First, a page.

Wailed vs Jailed - What's the difference?

wailed | jailed |


As verbs the difference between wailed and jailed

is that wailed is (wail) while jailed is (jail).

wailed

English

Verb

(head)
  • (wail)

  • wail

    English

    Etymology 1

    Probably from (etyl) Etymology in Webster's Dictionary

    Noun

    (en noun)
  • A prolonged cry, usually high-pitched, especially as of grief or anguish.
  • She let out a loud, doleful wail .
  • Any similar sound as of lamentation; a howl.
  • The wail of snow-dark winter winds.
    A bird's wail in the night.
  • A sound made by emergency vehicle sirens, contrasted with "yelp" which is higher-pitched and faster.
  • Verb

    (en verb)
  • To cry out, as in sorrow or anguish.
  • To weep, lament persistently or bitterly.
  • To make a noise like mourning or crying.
  • The wind wailed and the rain streamed down.
  • To lament; to bewail; to grieve over.
  • to wail one's death
    (Shakespeare)
  • (slang, music) To perform with great liveliness and force.
  • *
  • *
  • *
  • Derived terms
    * wailer * wailingly
    References

    Etymology 2

    Compare Icelandic word for "choice".

    Verb

    (en verb)
  • (obsolete) To choose; to select.
  • * Henryson
  • Wailed wine and meats
    (Webster 1913) English terms with homophones

    jailed

    English

    Verb

    (head)
  • (jail)

  • jail

    English

    Alternative forms

    * gaol

    Noun

  • A place for the confinement of persons held in lawful custody or detention, especially for minor offenses or with reference to some future judicial proceeding.
  • * {{quote-book
  • , year = 1966 , title = , author= , page = 218 , edition = first , chapter = Part II, section 11 , passage = Taking a shower at the high school, Tommy (the Kitten) Cavanaugh kids Ugly Palmers. "Ugly, if you think the world is coming to an end," he says, "what are you wasting your time here at this jail for? You gonna need American history up there?" }}
  • (uncountable) Confinement in a jail.
  • * {{quote-news
  • , year=2011 , date=December 14 , author=Steven Morris , title=Devon woman jailed for 168 days for killing kitten in microwave , work=Guardian citation , page= , passage=He said Robins had not been in trouble with the law before and had no previous convictions. Jail would have an adverse effect on her and her three children as she was the main carer.}}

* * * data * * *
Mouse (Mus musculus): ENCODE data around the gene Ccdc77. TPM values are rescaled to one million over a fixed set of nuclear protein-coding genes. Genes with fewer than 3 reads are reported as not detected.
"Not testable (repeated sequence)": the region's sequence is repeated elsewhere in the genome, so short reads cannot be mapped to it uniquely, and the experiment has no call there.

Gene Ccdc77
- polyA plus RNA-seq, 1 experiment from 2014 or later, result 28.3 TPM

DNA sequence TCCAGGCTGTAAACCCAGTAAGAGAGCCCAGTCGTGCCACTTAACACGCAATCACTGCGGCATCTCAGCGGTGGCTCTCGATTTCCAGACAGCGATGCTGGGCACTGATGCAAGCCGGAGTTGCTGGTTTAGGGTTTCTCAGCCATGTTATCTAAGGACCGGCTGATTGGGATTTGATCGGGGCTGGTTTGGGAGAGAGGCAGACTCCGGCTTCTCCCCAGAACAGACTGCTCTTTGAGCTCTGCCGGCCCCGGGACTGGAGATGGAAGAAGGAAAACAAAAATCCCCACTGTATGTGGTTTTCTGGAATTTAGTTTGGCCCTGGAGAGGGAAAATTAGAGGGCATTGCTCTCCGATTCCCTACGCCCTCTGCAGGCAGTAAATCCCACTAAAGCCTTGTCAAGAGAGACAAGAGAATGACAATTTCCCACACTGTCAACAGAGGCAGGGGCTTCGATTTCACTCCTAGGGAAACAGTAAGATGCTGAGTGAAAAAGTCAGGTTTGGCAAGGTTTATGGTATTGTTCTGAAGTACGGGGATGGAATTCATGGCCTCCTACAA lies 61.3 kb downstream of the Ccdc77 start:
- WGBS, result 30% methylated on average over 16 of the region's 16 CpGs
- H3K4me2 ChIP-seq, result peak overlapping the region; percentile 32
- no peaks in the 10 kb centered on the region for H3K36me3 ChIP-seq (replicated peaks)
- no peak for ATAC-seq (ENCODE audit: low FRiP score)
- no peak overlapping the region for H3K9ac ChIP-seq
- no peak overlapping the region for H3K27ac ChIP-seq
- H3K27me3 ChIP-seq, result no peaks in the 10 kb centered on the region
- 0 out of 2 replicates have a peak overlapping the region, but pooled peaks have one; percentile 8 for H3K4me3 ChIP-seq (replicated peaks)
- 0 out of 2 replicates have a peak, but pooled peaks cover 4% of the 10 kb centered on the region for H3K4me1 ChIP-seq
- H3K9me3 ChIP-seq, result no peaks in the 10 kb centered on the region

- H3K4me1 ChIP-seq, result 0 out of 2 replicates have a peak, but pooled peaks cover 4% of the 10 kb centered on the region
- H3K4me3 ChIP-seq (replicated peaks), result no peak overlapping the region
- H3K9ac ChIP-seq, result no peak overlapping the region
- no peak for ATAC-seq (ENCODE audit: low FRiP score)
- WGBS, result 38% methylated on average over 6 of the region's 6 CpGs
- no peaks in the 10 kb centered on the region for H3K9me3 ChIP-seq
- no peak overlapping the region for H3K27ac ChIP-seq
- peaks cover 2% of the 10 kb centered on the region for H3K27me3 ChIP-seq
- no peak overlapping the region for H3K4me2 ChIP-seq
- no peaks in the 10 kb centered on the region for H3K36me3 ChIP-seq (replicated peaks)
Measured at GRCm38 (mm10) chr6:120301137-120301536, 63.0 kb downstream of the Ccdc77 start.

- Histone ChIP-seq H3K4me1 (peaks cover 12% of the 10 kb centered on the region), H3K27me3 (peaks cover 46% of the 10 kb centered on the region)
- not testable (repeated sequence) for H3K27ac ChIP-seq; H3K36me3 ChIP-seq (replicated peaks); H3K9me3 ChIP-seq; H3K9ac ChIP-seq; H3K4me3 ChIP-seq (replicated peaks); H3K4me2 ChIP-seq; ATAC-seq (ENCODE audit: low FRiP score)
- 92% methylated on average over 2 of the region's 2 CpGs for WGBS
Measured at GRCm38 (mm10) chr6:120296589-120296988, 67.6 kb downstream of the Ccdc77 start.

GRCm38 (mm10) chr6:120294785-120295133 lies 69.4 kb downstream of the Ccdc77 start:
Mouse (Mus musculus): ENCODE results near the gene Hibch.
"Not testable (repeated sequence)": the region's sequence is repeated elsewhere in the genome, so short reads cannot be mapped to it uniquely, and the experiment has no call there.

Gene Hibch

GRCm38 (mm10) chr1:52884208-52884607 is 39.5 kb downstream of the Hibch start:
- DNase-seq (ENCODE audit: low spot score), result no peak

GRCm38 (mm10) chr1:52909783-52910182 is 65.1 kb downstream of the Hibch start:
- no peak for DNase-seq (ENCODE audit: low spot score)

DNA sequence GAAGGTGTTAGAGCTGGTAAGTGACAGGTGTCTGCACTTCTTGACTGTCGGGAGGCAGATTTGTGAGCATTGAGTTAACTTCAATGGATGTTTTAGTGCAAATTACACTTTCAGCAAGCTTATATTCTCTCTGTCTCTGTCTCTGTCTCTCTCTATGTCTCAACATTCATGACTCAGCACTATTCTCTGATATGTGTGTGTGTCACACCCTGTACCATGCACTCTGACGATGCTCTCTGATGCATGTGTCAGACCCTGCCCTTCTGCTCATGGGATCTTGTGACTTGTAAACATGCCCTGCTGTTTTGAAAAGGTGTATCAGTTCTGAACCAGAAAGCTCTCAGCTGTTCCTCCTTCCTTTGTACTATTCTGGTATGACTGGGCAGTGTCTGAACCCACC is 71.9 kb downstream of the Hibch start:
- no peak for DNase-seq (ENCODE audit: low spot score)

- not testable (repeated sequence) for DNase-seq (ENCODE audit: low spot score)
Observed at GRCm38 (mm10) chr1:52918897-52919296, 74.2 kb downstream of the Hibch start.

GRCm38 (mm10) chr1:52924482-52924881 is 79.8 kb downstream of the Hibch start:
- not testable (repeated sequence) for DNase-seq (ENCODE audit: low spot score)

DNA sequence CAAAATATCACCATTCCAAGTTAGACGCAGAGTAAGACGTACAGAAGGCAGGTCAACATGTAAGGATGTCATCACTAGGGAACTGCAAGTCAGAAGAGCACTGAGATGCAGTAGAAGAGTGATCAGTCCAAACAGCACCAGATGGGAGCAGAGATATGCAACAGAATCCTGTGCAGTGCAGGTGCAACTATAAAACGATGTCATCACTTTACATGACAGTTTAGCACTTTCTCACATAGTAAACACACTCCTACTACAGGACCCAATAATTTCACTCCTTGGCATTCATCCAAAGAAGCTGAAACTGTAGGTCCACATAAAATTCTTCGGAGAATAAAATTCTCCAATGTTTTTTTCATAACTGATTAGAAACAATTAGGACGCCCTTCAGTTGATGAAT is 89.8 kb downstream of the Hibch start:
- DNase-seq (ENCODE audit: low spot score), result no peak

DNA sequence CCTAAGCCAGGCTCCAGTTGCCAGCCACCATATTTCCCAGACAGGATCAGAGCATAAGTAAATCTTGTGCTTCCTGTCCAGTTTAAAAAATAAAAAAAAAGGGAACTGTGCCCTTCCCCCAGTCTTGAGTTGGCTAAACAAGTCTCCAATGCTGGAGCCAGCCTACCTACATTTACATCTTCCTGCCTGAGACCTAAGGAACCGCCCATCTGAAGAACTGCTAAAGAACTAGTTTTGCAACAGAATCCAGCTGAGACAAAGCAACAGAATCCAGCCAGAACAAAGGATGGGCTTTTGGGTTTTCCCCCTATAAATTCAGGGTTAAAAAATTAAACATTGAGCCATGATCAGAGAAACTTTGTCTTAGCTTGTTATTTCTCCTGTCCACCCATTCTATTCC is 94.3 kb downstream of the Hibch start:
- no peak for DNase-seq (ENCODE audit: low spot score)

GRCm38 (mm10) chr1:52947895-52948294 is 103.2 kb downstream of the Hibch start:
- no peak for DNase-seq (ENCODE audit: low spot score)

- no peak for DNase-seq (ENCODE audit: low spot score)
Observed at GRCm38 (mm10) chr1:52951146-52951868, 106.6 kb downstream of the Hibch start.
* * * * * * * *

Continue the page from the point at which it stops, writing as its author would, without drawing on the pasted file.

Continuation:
• (horse racing) The condition created by the requirement that a horse claimed in a claiming race not be run at another track for some period of time (usually 30 days).
  • In dodgeball and related games, the area where players who have been struck by the ball are confined.
  • Usage notes

    * (prison) Like many nouns denoting places where people spend time, (term) requires no article after certain prepositions: hence , and so on. The forms (term), (term), and so on do exist, but tend to imply mere presence in the jail, rather than detention there. * Until Monopoly popularised the spelling jail' in the UK and Australia, ' gaol was the standard spelling in these countries.

    Synonyms

    * slammer

    Coordinate terms

    * (place of confinement) big house, hoosegow, prison

    Derived terms

    * jailbait * jailbird * jailbreak * jailer * jail fever * jailhouse * jail sentence

    Verb

    (en verb)
  • To imprison.
  • *{{quote-magazine, date=2013-08-10, volume=408, issue=8848, magazine=(The Economist)
  • , title= Can China clean up fast enough? , passage=It has jailed environmental activists and is planning to limit the power of judicial oversight by handing a state-approved body a monopoly over bringing environmental lawsuits.}}

    Synonyms

    * imprison